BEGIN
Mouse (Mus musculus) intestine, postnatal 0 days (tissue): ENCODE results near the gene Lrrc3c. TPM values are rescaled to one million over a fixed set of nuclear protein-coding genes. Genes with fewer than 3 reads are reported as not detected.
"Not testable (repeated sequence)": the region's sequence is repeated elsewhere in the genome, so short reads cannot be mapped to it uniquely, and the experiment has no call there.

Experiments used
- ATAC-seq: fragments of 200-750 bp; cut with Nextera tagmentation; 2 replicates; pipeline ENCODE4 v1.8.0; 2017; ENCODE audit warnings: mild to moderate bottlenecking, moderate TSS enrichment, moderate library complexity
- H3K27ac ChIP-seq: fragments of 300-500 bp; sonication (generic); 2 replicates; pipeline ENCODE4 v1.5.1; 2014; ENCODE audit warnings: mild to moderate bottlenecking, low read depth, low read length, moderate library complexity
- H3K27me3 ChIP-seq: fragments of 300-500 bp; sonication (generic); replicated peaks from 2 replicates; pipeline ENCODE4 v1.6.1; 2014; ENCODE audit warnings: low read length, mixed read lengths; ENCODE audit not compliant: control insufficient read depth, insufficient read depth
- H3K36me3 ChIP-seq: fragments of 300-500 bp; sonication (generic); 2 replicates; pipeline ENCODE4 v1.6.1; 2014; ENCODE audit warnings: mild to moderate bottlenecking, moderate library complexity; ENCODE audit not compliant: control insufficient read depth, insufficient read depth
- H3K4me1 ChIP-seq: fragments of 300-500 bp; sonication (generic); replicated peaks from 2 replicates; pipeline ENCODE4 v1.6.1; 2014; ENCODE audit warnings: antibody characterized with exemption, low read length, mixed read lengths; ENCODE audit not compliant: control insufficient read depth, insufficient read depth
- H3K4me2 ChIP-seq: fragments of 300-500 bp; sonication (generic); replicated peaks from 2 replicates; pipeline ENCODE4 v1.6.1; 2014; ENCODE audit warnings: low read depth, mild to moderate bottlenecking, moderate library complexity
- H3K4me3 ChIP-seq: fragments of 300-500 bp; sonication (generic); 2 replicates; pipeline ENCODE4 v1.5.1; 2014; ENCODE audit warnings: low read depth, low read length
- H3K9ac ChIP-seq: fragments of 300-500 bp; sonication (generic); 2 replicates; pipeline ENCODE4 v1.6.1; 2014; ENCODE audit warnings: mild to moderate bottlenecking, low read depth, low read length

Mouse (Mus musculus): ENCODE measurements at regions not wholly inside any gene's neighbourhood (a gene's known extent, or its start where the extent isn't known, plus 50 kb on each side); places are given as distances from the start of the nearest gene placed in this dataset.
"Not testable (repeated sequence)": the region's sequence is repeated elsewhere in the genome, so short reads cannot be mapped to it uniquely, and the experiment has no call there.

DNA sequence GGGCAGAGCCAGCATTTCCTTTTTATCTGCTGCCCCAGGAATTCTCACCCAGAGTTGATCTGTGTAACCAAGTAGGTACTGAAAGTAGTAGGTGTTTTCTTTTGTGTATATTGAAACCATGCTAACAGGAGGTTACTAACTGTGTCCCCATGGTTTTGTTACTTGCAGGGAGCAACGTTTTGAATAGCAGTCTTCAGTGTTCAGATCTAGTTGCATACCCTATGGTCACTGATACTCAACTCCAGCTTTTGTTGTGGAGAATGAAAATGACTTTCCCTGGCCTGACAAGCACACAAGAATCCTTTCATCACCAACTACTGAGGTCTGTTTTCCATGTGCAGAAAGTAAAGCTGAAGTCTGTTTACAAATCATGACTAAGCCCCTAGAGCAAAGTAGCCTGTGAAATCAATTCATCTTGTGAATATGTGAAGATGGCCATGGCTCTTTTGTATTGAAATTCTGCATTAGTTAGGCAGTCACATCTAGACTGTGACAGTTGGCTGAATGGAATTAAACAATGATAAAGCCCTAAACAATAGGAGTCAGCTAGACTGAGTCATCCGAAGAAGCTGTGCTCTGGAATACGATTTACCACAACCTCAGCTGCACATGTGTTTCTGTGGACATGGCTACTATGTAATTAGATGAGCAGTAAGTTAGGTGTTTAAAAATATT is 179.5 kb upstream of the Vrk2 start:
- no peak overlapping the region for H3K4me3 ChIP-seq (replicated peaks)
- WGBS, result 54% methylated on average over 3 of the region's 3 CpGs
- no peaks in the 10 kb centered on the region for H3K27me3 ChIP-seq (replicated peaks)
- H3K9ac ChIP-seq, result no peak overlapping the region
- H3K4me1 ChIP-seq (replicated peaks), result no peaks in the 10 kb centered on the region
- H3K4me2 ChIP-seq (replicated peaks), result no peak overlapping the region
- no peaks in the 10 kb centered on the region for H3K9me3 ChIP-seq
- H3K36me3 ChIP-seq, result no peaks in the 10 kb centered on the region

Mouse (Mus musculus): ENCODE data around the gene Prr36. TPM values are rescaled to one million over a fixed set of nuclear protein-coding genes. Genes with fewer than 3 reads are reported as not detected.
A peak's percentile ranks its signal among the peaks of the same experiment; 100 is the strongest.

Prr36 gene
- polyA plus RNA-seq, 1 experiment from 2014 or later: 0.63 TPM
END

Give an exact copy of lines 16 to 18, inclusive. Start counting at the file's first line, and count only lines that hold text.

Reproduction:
- WGBS, result 54% methylated on average over 3 of the region's 3 CpGs
- no peaks in the 10 kb centered on the region for H3K27me3 ChIP-seq (replicated peaks)
- H3K9ac ChIP-seq, result no peak overlapping the region